I am so at home in Dublin, more than any other city, that I feel it has always been familiar to me. It took me years to see through its soft charm to its bitter prickly kernel - which I quite like too.

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Deadly Precision

Amanda Bell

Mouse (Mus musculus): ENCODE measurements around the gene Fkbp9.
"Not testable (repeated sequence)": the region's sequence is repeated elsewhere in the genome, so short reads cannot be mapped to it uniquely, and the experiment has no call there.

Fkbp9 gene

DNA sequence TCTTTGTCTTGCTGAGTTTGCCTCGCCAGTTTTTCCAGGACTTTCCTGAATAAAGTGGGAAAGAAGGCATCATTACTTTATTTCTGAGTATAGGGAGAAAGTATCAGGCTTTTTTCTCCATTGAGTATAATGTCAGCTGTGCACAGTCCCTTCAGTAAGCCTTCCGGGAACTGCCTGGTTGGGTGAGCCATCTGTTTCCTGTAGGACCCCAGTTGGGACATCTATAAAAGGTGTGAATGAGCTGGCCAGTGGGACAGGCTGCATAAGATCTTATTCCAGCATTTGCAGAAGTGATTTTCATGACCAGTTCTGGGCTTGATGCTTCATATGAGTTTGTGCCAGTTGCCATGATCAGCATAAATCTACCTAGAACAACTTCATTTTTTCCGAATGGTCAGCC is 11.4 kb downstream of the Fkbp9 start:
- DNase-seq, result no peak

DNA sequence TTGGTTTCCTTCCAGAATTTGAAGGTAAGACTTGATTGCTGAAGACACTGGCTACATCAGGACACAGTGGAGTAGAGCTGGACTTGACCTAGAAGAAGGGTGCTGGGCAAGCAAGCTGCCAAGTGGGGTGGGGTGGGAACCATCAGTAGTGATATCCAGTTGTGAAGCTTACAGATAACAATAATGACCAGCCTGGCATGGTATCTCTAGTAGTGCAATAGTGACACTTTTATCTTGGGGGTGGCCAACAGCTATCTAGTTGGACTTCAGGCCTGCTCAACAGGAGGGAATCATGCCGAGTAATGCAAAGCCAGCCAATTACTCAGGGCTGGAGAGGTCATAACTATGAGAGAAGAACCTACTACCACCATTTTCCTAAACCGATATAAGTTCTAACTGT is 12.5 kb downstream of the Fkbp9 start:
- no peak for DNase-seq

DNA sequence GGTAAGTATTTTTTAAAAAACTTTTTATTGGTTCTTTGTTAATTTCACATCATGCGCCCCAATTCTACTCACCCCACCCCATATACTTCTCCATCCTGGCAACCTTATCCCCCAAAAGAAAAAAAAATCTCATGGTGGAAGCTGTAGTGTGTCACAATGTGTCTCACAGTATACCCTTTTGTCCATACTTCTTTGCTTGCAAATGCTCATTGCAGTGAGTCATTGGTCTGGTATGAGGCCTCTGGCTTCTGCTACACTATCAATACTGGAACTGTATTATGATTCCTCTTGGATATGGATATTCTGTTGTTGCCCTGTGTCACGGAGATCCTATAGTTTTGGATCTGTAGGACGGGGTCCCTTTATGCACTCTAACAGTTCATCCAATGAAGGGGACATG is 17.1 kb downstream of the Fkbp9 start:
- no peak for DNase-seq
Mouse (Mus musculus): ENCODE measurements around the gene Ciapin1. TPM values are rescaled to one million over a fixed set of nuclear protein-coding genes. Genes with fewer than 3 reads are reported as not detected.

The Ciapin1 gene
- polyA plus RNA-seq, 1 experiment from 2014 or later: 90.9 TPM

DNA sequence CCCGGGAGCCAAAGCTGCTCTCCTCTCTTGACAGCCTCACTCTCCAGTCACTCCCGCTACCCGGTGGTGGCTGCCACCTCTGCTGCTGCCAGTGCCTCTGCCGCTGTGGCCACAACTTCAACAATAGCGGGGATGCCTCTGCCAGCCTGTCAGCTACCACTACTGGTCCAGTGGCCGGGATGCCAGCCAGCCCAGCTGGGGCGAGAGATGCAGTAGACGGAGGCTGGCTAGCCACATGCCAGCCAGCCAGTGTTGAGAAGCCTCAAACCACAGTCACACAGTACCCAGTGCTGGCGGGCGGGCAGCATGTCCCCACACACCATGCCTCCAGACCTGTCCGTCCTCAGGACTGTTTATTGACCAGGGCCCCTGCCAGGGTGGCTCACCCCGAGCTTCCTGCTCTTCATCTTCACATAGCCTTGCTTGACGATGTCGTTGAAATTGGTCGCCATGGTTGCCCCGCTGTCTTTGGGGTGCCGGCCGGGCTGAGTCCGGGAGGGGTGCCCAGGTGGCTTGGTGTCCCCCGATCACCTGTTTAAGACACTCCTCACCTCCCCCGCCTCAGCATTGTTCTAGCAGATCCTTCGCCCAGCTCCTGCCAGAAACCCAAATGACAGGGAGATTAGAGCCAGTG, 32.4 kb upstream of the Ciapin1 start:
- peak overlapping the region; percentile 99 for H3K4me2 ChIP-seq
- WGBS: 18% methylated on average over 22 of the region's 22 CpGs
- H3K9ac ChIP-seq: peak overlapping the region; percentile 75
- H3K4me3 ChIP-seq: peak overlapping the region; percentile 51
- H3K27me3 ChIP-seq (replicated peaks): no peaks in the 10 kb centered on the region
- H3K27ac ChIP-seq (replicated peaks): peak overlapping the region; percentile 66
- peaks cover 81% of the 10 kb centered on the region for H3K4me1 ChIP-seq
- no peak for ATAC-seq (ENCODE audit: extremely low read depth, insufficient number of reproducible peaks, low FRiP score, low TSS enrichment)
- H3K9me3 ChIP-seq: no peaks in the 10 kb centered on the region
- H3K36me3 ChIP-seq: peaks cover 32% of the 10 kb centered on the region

Our Killer City: isms, chasms and schisms: essays and poems, by Rita Ann Higgins, Salmon Poetry, 122 pp, €12, ISBN:  978-1912561094 At the core of this miscellany is the title poem, commissioned to celebrate Galway’s bid to be European Capital of Culture 2020; and the accompanying essay, “Manifesto for Poetry”, commissioned for The Poetry Review by editor Emily Berry in 2017, which gives the background to this poem, and also functions as a type of ars poetica. Writing a poem for commission is notoriously tricky, and like many before her Higgins took a circuitous route to her subject: “Letting the title ‘Capital of Culture’ and the theme ‘making waves’ invade my thoughts did eventually trigger something in me – albeit perhaps not quite what the committee had in mind.” Peter Reading’s “Marfan” comes irresistibly to mind here – written during his Lannan Fellowship in Texas, it includes the line: “When this gets published I shall have to be / beyond the City Limits in a Greyhound.” But Higgins isn’t going anywhere. The six-page poem, which – unsurprisingly – was not read for the judges of the Capital of Culture bid, was published in Galway’s City Tribune in 2017; it takes a flying kick at the failure of successive ministers to tackle the healthcare crisis, homelessness, misogyny in NUI Galway, sewage in the river Corrib, violent crime, and public policy which marginalises and discriminates against artists while trotting them out to fly the flag for tourism. “To hell with local artists / what do they bring to the city? / Nothing but ripped jeans, / hippies with hobbies the lot of them.” The envoi is: “We have a great little city here, / a pity little city, a shitty little city.” Although Higgins describes her piece as an “over the top satirical poem”, all the accusations levelled at her native city are amply reinforced in the other essays and poems included here; they add up to an excoriating critique. “There is no poetic language, no euphemisms or no metaphors needed to describe the ongoing homelessness crisis on the streets of Galway … This is the so-called arty city which will be lauded with the Capital of Culture crown in 2020.” Elsewhere, in relation to Macnas artistic director Noeline Kavanagh, she indicates the type of culture she does approve of: “the all-inclusive kind”. The collection stems from Higgins’s “This Woman’s Life” column in the Sunday Independent, and was put together…



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